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My burp on the spending review

October 22, 2010

Cow Burps, the environmental economics blog curated by eftec, is featuring a post by yours truly on why the art cuts are a loss much greater than the projected £350m over the next four years.

Trot to read it! (Or whatever cows do to deambulate)

More horses

October 1, 2010

Found this podcast comparing four different board games about horse racing. Winner’s Circle is one of them, so this link goes to compliment yesterday’s post. Scott is quite a character, have a look!

Board Game of the Month: Royal Turf

September 30, 2010

September brought an unusually high equine presence in my life.

I rode a horse.

Picture (c) of the riding instructor whose name I never quite caught

(I’m the one with the fancy scarf).

(The riding was inspired by Alex Horne and his cricket on horseback, by the way. I wrote about that a while back).

I also played a board game about horses. That may not be a lot of horse, but it is more than I get in a normal month. So, about the board game with horses in it.

Royal Turf is: a circular racecourse, seven horses, betting, dice and a sprinkling of strategy and psychology. In short, you bet on certain horses and bluff about having bet on others. You then roll the dice and move the horses, but are restricted in how you can move them so you have to operate strategically. Everyone is trying to guess what the others are actually betting on, to try to hinder the horses the opponents have their money on, and make their own horses win the race.

Royal Turf. Picture from http://www.jeuxadeux.com

Easy to learn, quick, simple, and a lot of fun. I remember laughing a lot. I teamed up with someone else on Earl Grey the lame horse. I forgot or pretended to forget what my real and bluff bets were. People kept getting the horses mixed up as most of them were of varying shades of brown. We were a group that hadn’t really met before, and yet I had a feeling we all had a good time with Royal Turf. Despite that having nothing to do with the satisfaction that comes from playing a complicated game.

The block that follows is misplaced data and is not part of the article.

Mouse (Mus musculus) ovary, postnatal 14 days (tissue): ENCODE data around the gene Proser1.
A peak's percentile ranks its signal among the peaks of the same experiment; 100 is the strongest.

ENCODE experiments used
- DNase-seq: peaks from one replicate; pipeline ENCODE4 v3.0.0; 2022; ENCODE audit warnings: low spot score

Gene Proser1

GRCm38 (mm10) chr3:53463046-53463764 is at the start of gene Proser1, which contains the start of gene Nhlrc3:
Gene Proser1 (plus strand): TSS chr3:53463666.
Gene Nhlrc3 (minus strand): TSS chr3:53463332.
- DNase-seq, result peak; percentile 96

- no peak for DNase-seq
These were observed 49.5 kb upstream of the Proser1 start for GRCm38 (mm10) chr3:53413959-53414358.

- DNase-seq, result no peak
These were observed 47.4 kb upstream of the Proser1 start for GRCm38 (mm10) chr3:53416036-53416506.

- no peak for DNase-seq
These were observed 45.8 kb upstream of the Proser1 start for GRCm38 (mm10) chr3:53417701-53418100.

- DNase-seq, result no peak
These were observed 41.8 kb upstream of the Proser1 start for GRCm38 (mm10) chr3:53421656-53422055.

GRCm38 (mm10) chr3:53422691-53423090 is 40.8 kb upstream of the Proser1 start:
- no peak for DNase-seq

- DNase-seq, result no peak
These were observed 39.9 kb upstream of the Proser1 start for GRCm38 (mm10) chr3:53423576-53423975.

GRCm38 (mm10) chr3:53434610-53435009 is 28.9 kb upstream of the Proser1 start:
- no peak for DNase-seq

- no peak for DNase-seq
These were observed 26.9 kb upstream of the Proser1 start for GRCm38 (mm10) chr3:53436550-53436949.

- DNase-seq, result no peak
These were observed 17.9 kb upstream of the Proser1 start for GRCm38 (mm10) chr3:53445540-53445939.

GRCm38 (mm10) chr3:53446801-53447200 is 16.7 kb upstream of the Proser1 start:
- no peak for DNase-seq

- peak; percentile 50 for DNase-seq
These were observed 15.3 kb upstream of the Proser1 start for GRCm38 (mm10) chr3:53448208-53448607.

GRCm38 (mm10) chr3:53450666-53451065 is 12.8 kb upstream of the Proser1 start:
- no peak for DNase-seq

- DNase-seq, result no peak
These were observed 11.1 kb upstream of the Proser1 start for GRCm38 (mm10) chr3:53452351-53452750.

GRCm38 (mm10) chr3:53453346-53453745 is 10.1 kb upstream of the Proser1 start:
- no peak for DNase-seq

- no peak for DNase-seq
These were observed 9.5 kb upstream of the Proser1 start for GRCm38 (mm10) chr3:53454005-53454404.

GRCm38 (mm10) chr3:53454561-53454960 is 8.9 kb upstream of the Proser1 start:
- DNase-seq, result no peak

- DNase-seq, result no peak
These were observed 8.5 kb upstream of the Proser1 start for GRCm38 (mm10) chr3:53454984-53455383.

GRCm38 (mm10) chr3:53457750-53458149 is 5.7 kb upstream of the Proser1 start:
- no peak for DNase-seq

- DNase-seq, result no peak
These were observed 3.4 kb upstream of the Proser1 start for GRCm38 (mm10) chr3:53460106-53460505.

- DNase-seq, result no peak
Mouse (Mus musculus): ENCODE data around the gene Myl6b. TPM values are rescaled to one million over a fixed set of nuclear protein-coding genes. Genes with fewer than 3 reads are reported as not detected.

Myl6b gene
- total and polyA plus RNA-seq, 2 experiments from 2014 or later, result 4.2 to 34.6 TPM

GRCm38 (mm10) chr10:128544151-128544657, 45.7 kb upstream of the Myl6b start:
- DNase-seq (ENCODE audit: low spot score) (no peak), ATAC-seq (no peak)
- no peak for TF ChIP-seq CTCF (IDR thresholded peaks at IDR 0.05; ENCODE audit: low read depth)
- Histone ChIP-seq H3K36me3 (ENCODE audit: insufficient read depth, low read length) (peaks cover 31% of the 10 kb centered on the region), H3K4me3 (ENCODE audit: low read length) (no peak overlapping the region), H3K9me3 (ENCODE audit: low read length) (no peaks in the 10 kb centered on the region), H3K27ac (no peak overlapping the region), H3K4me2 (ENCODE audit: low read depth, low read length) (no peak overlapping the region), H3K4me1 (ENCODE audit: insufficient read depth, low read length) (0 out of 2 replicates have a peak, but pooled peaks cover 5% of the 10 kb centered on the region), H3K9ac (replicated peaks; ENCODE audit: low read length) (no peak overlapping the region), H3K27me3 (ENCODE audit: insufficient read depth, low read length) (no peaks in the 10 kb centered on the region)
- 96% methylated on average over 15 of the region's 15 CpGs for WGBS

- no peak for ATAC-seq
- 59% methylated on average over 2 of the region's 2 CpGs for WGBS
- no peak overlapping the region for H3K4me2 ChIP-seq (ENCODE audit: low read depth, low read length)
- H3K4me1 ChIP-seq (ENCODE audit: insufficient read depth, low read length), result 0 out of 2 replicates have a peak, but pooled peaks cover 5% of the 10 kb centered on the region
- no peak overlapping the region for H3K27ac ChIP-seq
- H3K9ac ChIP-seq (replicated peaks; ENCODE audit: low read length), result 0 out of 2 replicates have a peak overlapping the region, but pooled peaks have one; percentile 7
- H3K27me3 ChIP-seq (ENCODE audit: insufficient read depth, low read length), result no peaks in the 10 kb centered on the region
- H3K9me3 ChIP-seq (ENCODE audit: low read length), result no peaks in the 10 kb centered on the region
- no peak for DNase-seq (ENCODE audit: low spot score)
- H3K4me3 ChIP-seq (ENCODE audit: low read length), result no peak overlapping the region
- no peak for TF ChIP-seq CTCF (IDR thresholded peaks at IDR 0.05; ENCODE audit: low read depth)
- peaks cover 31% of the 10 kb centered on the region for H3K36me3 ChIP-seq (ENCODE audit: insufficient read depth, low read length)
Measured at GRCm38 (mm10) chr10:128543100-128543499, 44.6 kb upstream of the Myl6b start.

It made me feel a bit like the horse-riding above did: clumsy, but having whole-hearted fun.

Thinking about Royal Turf some weeks on, after a couple of conversations about the purpose of scoring in games, I realised I completely forgotten who won. I vaguely remember that I thought I was doing well but I ended up not doing anything special, and that all the scores were very close together. I also remember counting the scores up at the end almost got boring. That’s interesting because the aforementioned conversations about scoring were questioning whether scores are and should be the main incentive in games, or what else motivates players.

Perhaps the worry over the over-importance of scoring belongs more with video games than with board games. It is mainly when you are playing solo that you start obsessing over improving your score and your ranking. It is when the purpose of the game is to keep you hooked that scoring is prominent. But is it the same with board games? Is it because in board games it is easier to tell who won?

Since asking myself these questions I have noticed that all my favourite board games are based on a scoring system that only “seals the deal” at the end of the game. You may feel during play that you are doing very well and then lose. Or you may be surprised at the end that everyone else did worse than you when you thought you were doing badly enough already.

My enjoyment and my interest in board games, if it wasn’t clear already, are in the interactions amongst players. What’s happening there between people that isn’t strictly to do with the mechanics of the game? When you can’t keep tab of the score very closely, or it is unpredictable until the end, all of what goes on “around” the game takes centre stage. Playing a game that requires making some guesses about the other players’ psychology, and playing it with strangers, really merges the “getting to know each other” with the game tactics with the filler conversations that happen during play anyway. And that, for me, is blissful fun.

Disclaimer: The new (and much more widely available) version of Royal Turf is called Winner’s Circle. Some of the game dynamics are different though so I don’t know how the experience would compare!

#AskaCurator day round-up

September 2, 2010